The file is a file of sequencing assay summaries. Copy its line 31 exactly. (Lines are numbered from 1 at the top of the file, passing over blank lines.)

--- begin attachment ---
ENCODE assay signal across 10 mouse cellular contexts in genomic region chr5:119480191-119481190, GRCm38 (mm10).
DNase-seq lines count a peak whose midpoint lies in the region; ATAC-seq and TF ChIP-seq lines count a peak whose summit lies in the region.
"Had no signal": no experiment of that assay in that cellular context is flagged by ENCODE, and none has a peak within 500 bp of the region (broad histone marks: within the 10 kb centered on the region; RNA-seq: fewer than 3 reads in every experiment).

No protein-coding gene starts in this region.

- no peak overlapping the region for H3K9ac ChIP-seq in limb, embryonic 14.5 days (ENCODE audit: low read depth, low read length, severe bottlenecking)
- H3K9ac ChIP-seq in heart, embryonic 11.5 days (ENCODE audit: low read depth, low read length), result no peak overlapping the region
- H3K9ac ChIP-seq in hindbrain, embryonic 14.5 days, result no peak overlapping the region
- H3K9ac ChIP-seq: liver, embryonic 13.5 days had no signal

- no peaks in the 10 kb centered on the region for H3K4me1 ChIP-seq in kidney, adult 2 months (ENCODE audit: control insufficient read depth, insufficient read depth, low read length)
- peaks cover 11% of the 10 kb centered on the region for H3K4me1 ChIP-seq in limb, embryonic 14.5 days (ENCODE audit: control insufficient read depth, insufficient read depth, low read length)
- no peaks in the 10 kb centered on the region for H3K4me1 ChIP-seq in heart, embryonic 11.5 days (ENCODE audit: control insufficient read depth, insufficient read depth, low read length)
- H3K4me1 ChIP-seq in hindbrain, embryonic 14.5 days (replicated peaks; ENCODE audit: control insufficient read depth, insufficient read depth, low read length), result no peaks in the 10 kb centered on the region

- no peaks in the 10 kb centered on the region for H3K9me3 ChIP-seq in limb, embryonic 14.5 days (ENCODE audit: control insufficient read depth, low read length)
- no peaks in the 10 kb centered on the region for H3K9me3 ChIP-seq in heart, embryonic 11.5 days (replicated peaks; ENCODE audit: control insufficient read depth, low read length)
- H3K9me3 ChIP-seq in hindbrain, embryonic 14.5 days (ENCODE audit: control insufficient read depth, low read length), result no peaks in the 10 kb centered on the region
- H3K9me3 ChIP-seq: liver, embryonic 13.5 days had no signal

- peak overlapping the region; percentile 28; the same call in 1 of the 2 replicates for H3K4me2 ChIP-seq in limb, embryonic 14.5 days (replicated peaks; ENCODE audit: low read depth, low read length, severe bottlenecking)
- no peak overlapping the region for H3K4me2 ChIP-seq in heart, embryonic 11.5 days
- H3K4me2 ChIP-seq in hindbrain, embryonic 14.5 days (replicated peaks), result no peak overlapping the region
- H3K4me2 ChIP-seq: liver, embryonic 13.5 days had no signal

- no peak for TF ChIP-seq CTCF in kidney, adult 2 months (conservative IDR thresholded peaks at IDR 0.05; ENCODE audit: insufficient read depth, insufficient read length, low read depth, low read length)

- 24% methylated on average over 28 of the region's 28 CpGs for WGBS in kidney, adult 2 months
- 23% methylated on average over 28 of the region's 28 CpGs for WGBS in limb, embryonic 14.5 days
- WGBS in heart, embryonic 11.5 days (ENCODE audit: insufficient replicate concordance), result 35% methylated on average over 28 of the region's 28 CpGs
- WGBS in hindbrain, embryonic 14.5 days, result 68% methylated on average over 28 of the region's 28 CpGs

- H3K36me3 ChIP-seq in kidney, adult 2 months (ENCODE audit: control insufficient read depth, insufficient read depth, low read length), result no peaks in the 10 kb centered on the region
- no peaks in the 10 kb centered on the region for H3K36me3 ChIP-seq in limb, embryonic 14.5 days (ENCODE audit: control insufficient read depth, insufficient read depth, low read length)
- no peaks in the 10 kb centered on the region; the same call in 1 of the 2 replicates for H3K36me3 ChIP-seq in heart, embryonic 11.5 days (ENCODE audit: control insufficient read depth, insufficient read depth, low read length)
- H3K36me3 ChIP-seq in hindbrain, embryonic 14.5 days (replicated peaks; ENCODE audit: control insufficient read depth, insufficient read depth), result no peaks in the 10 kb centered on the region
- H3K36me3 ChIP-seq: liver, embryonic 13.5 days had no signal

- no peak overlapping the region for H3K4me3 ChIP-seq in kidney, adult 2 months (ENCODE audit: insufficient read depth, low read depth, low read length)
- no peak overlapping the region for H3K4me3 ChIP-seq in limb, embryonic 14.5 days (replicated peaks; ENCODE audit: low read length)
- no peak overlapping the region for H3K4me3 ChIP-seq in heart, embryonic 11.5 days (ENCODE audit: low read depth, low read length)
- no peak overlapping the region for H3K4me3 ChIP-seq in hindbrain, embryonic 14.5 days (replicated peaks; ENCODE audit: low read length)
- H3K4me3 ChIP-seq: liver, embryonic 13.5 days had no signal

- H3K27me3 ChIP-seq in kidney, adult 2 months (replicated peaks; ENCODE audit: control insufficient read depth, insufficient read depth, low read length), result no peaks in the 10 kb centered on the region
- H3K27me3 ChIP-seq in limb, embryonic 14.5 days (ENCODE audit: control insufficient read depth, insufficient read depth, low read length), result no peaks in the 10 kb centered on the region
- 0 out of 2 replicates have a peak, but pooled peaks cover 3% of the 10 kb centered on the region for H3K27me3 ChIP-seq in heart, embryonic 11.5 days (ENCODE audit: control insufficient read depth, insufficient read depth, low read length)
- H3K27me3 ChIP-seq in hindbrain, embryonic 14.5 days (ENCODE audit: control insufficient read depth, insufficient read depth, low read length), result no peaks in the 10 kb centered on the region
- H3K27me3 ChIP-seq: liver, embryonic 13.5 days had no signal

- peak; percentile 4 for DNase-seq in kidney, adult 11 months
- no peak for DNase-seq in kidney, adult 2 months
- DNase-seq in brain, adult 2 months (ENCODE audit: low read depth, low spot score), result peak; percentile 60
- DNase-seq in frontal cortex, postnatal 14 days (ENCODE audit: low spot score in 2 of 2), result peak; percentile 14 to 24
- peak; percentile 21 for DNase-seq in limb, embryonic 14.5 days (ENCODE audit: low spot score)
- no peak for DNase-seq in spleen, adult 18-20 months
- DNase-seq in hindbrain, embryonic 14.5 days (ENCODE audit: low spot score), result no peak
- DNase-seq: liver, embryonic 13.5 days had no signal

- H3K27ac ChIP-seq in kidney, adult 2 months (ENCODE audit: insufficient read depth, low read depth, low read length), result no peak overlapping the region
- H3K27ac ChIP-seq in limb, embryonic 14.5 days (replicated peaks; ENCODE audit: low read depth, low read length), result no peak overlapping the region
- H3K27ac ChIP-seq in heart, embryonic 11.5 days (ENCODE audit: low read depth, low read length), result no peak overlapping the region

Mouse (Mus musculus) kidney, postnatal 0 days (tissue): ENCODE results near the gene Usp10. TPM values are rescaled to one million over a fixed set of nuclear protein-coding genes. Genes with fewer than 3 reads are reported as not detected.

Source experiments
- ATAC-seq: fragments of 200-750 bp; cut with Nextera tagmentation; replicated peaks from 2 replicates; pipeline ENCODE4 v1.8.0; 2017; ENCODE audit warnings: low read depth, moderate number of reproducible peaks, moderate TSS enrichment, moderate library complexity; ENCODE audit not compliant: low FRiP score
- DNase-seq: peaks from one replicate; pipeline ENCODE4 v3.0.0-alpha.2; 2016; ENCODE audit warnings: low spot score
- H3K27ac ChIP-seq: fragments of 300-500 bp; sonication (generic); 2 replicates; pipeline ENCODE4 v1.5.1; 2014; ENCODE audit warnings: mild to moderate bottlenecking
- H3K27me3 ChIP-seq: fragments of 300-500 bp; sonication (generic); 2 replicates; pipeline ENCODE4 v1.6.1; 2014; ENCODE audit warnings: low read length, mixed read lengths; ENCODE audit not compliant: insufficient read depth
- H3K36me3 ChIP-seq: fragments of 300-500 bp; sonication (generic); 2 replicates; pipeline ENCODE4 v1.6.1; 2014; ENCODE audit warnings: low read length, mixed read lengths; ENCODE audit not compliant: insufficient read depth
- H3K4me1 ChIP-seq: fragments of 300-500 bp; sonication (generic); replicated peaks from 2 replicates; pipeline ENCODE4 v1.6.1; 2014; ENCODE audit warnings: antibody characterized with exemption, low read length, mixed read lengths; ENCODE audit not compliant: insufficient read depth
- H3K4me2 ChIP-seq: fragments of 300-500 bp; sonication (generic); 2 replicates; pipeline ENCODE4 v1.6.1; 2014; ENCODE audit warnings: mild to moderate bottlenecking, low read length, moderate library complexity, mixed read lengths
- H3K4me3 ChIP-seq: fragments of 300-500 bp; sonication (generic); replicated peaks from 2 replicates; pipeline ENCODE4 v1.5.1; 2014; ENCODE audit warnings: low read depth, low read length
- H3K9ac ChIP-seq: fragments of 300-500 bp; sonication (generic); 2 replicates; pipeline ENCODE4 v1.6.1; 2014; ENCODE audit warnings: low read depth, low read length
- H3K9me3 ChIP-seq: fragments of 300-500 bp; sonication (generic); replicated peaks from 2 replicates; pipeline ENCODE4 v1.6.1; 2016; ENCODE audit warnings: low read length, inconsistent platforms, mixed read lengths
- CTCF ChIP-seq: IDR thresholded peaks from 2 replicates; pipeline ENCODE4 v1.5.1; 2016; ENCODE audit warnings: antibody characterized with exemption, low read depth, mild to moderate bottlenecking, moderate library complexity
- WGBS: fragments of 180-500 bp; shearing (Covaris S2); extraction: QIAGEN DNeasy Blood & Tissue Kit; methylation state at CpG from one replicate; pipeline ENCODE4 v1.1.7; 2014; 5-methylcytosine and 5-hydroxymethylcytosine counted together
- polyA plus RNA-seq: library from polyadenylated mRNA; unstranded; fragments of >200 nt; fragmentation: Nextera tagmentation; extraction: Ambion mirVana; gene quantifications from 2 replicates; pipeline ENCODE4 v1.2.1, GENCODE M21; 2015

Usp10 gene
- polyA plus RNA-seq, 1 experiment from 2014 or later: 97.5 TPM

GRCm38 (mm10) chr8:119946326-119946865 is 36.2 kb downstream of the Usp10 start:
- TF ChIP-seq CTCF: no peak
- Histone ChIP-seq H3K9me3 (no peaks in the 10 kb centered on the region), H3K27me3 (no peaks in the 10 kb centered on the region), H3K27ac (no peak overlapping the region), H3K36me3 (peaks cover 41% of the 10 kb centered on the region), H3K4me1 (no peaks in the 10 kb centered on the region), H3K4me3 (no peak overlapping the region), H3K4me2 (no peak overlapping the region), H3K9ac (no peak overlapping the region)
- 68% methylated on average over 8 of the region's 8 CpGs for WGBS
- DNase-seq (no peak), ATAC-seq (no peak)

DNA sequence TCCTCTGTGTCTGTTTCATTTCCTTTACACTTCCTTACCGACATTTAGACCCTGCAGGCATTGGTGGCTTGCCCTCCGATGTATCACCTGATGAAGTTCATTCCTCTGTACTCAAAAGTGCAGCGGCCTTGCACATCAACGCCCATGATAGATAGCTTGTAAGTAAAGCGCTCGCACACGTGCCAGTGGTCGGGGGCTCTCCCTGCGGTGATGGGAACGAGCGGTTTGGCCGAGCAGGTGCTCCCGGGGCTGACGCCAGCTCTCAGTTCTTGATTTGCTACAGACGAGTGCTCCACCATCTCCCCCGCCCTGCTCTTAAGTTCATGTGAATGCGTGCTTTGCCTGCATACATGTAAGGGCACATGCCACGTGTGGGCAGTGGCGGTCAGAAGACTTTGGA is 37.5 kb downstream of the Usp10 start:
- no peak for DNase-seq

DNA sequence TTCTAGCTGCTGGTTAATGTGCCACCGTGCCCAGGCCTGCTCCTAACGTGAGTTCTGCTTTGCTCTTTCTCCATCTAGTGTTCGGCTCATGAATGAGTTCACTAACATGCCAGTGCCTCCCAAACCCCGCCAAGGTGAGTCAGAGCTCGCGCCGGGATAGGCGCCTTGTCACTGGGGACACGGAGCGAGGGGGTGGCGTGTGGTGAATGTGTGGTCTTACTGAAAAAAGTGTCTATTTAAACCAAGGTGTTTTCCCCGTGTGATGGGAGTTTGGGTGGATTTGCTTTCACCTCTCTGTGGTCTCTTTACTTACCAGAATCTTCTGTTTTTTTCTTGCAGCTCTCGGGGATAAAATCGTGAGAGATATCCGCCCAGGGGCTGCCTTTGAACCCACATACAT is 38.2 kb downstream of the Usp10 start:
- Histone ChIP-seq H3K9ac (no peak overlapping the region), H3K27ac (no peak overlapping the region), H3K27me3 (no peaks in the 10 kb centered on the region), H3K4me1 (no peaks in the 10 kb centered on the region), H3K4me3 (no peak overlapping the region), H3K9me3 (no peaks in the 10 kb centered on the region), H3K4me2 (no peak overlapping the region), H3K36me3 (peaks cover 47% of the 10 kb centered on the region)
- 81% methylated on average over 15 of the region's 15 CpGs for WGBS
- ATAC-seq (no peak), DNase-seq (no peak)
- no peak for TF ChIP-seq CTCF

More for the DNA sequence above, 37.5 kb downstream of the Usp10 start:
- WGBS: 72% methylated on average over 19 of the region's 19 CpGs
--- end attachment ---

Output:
- no peak overlapping the region for H3K4me3 ChIP-seq in kidney, adult 2 months (ENCODE audit: insufficient read depth, low read depth, low read length)